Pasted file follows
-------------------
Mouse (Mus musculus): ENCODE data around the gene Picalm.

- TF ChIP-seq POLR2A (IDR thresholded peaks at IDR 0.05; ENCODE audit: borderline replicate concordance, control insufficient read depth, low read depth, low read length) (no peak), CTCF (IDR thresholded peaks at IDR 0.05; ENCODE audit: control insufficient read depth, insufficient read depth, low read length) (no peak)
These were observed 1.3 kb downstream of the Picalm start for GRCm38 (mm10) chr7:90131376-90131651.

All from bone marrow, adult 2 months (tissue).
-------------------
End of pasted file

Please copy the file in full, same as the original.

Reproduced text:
Mouse (Mus musculus): ENCODE data around the gene Picalm.

- TF ChIP-seq POLR2A (IDR thresholded peaks at IDR 0.05; ENCODE audit: borderline replicate concordance, control insufficient read depth, low read depth, low read length) (no peak), CTCF (IDR thresholded peaks at IDR 0.05; ENCODE audit: control insufficient read depth, insufficient read depth, low read length) (no peak)
These were observed 1.3 kb downstream of the Picalm start for GRCm38 (mm10) chr7:90131376-90131651.

All from bone marrow, adult 2 months (tissue).